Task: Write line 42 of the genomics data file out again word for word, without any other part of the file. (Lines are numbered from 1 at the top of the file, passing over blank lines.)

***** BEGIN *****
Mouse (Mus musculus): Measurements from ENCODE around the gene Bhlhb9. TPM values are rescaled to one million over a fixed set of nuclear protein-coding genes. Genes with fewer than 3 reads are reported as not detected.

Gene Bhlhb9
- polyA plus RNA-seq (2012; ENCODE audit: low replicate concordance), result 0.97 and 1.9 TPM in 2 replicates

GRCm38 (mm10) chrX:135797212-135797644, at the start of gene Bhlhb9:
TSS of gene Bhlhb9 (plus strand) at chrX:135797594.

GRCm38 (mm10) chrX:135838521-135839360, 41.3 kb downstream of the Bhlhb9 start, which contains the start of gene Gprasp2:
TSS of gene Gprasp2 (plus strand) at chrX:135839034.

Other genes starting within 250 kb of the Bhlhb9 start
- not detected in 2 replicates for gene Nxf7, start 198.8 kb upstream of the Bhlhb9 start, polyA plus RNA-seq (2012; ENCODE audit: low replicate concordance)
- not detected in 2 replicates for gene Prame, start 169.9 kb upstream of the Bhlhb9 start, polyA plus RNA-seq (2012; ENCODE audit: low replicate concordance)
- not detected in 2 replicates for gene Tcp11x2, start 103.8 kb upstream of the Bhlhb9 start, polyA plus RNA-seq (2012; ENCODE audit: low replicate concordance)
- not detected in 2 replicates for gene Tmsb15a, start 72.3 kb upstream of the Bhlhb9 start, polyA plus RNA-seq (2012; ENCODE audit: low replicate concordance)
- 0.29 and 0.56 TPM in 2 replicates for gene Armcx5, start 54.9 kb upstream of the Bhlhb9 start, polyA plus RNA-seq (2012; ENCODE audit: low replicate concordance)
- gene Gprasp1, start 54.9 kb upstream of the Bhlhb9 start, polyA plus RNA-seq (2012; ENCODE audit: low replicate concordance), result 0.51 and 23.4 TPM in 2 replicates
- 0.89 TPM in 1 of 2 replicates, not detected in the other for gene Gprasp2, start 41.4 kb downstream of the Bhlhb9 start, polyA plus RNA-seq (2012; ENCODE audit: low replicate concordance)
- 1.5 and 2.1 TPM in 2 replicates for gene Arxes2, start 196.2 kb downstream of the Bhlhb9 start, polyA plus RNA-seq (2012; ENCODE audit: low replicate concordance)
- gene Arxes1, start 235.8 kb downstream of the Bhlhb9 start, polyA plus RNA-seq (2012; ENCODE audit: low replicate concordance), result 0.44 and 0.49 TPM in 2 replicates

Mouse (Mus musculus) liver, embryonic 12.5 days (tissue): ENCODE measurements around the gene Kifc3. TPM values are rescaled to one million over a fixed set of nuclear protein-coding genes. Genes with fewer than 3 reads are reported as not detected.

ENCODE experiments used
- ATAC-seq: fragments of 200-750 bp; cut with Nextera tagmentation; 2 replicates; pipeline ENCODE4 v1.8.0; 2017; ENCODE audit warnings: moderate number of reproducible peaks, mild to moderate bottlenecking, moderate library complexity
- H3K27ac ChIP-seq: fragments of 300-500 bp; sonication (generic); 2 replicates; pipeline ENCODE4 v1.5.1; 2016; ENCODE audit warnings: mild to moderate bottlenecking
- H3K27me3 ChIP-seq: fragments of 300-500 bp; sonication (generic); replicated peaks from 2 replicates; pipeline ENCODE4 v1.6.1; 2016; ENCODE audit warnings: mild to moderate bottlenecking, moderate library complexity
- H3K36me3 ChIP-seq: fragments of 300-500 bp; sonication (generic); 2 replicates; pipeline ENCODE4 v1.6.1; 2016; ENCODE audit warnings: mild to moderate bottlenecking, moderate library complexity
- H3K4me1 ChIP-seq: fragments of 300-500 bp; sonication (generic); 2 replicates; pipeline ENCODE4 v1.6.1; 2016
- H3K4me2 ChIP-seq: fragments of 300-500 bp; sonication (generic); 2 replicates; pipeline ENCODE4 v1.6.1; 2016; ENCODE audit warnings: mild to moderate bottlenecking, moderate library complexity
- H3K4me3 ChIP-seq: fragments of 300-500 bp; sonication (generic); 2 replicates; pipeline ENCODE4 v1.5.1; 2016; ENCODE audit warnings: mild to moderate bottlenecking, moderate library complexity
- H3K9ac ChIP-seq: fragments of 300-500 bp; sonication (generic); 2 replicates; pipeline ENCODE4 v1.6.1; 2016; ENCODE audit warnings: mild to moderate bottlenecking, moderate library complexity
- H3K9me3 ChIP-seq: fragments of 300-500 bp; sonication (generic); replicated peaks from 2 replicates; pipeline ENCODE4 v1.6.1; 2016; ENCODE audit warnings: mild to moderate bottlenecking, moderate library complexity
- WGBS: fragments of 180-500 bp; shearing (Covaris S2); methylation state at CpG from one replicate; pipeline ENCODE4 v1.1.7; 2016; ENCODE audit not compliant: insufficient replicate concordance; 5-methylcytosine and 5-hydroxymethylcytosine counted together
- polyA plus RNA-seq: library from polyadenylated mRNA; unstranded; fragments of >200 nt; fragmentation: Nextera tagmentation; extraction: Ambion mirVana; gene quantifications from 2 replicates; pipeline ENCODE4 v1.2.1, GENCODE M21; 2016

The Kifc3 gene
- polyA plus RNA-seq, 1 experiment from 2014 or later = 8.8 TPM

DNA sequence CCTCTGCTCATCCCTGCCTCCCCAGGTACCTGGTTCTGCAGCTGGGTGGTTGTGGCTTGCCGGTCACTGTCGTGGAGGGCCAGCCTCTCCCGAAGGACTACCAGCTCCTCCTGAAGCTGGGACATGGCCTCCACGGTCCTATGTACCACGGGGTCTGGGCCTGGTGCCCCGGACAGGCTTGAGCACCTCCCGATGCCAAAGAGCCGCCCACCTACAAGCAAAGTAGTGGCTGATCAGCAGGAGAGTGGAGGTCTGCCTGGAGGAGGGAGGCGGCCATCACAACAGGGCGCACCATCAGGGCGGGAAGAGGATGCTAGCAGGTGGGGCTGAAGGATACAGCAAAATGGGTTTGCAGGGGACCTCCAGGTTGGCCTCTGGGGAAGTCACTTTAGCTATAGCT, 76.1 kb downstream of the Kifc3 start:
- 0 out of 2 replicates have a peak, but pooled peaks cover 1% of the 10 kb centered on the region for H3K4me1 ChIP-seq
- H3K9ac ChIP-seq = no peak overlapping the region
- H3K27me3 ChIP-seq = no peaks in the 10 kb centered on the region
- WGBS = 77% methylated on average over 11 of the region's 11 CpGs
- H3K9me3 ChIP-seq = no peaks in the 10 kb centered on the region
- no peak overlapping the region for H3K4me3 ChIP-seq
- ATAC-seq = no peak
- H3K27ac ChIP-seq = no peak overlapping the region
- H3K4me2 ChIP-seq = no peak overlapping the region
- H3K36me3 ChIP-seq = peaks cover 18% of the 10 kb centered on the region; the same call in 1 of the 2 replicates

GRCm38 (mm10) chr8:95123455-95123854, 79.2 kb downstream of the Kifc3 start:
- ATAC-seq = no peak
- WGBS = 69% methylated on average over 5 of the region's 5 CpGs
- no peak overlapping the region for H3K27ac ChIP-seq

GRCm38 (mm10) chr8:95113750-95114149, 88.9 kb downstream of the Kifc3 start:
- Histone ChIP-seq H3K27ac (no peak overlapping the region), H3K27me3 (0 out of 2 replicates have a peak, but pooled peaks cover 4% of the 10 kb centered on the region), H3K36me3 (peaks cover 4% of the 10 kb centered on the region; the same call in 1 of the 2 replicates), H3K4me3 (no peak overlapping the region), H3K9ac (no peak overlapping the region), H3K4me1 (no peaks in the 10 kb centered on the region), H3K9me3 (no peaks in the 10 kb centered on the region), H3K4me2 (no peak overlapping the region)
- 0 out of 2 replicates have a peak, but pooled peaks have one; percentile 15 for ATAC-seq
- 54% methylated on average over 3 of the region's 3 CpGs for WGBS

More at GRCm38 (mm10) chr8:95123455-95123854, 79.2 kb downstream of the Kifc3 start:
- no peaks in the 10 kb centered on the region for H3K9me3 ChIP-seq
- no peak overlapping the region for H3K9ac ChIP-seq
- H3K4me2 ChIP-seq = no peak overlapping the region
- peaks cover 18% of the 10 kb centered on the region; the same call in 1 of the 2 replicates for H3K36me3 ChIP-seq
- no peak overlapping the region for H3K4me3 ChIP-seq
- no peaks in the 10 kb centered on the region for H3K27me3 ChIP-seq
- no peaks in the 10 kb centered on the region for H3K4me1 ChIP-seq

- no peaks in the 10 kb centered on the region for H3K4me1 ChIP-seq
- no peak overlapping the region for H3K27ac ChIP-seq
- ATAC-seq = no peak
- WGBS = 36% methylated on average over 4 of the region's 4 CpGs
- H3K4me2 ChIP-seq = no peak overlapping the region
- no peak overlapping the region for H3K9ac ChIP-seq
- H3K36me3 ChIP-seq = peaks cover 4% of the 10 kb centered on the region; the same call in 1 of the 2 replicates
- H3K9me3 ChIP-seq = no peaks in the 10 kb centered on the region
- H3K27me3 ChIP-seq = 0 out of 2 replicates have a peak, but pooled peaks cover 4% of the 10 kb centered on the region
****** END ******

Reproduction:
- H3K4me2 ChIP-seq = no peak overlapping the region